Lindsey Stirling packs concert with variety, self-help
CLEARWATER -- Dancing violinist Lindsey Stirling packed Ruth Eckerd Hall on Tuesday with fans, then worked hard to see that they got their money's worth. Stirling, 30, probably burned up a couple thousand calories on her third world tour, dub-stepping up staircases and leaping off platforms, all the while playing an emotive electric violin.
She changed outfits several times in a little under two hours, nearly every costume involving a another pair of sneakers. At this pace, it won't be long before she has to change those, too.
Lavishly jammed with slick video imagery, the concert mirrored Stirling's kitchen sink style. We're talking glaciers (for her hit, Crystallize), fire, pastoral countryside, clouds, snow flurries, fireflies and rain. She delves into vaguely Buddhist symbolism in Mirage and a circus-themed sequence, all accompanied by versatile dancers and the relentless musician herself.
A Stirling concert is the performing-arts equivalent of a 12-course meal, equal parts elevated and down to earth, crème brulee and jelly beans. It's a mixture so eclectic record companies told her only a few years ago that she could never succeed. Instead, her YouTube videos attracted millions of viewers, and Stirling lasted to the quarter-finals of America's Got Talent. As the concert wore on, Stirling talked about lessons learned through rejection.
She didn't name names and didn't have to. An easily searchable video shows America's Got Talent judge Piers Morgan in 2010 telling Stirling that while she was "not untalented," her playing "sounded to me like a bunch of rats being strangled."
His message: Lose the dancing. But Stirling knew her audience better than the judges. Her eponymous debut album went gold; her concerts sell out worldwide. One of her many original songs Tuesday, Something Wild, was commissioned by Walt Disney Pictures for the 2016 animated movie, Pete's Dragon.
For a newcomer to Stirling, it's hard to escape a fuddy-duddy concern about sensory overload verging on floridity. Besides the violin she plays with a storytelling flair, under grueling self-imposed constraints and in a manner no one else does or maybe can, with buzzing light towers and sound blasting out of 30 speakers, do we really also need the elephant and the circus tent the tiger sprinting toward the heart-shaped ring of fire, to cite just a couple of random examples out of hundreds? It's like asking if you can have butter pecan ice cream layered with coconut shavings, almonds and chocolate, whipped cream and a cherry.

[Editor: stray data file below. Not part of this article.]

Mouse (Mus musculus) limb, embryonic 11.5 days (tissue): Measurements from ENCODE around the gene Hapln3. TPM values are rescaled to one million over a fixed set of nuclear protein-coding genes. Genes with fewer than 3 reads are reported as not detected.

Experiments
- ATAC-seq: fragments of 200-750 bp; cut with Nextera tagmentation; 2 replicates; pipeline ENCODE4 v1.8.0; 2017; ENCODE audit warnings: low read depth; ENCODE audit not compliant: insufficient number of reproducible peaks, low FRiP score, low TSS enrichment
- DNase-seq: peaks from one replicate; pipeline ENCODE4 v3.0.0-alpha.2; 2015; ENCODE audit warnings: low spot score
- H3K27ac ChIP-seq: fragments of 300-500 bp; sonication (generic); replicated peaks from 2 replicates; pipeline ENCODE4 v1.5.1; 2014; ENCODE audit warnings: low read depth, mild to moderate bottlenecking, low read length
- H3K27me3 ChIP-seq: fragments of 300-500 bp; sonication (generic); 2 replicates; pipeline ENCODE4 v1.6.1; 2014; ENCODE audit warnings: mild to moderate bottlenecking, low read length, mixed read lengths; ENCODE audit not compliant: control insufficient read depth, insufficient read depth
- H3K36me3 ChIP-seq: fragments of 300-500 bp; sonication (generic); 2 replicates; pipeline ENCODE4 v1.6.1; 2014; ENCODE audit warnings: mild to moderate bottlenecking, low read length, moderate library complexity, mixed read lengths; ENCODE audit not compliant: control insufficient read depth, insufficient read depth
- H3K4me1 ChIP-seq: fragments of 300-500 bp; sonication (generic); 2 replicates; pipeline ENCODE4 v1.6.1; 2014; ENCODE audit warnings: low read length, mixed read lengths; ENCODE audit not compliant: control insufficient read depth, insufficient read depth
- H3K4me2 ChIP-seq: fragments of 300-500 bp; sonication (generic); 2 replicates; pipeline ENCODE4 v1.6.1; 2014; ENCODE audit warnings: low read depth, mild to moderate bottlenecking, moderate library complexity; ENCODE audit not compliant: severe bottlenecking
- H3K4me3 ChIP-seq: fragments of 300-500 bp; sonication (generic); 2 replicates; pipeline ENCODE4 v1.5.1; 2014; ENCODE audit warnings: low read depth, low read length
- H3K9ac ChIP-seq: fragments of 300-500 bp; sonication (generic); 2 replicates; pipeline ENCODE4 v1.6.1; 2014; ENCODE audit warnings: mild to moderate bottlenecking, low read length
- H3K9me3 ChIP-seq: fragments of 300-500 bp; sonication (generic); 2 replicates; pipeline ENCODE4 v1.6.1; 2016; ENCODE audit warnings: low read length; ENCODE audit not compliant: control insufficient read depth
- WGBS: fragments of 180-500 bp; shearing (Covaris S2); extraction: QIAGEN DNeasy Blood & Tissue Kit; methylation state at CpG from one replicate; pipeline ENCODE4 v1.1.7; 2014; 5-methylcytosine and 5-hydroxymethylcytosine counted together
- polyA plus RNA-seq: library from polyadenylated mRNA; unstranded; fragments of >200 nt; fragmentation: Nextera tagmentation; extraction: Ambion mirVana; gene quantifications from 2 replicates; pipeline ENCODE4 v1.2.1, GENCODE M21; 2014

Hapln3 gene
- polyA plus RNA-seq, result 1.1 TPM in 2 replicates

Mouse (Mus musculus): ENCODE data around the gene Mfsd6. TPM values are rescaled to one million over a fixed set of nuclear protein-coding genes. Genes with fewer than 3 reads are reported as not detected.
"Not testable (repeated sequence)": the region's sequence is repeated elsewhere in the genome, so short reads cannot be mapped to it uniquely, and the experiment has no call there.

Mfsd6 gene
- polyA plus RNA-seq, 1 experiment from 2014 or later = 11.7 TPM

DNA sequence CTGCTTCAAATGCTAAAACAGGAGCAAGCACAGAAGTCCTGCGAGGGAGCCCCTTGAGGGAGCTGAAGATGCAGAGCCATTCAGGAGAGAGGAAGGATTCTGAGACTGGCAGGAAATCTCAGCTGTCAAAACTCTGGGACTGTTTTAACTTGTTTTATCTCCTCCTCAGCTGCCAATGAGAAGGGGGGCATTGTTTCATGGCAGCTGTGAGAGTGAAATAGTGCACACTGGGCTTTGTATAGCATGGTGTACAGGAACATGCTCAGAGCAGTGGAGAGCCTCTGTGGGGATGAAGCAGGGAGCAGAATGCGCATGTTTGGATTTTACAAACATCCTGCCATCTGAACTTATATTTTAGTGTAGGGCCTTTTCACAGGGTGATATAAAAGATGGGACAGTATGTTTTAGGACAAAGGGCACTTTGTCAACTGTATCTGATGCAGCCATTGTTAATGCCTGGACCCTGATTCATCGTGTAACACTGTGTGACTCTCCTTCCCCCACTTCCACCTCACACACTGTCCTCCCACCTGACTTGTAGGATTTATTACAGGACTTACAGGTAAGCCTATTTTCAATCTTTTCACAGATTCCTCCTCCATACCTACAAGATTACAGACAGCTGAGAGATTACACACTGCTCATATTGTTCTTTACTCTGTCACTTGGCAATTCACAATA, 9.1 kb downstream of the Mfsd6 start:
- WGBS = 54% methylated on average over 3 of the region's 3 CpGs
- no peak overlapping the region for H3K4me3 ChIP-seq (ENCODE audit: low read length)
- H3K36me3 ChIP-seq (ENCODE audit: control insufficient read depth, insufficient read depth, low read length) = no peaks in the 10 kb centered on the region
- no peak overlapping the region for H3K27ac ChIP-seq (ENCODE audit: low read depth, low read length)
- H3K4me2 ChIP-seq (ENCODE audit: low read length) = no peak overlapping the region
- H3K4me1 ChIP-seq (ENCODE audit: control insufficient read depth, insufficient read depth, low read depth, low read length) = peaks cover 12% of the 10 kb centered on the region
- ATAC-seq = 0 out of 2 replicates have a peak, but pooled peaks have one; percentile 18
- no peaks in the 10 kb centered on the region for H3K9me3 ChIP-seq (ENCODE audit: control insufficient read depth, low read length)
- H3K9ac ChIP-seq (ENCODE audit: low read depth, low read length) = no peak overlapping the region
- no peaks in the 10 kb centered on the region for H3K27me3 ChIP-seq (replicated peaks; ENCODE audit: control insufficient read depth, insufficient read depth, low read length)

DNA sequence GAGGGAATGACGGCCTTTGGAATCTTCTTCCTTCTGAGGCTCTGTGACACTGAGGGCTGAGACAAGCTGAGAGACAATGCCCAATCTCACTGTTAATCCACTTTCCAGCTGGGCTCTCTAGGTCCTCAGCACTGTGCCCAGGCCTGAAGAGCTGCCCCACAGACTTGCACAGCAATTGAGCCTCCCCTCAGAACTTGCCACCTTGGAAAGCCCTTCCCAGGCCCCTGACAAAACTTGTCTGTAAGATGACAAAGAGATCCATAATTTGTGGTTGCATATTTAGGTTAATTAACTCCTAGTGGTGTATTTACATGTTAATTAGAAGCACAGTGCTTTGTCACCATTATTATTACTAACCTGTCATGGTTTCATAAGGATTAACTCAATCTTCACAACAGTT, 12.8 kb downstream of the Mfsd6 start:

Apparently the answer is yes because Stirling dreamed up these images, and if life has taught her anything it is to live her dreams. She said it best herself in a moving recounting of the America's Got Talent experience.
"It's not the critic who counts," she told the crowd toward the end of the night. "Credit goes to the man who is actually in the arena." Her song, The Arena, from her recently released album, Brave Enough, followed.
Among her cheering fans was Jane Ssa, 10, who studies violin at the Patel Conservatory and met Stirling at a meet-and-greet before the concert.
"She asked for my name and I gave her a hug," Jane said. "I felt really excited to meet her and she autographed my violin."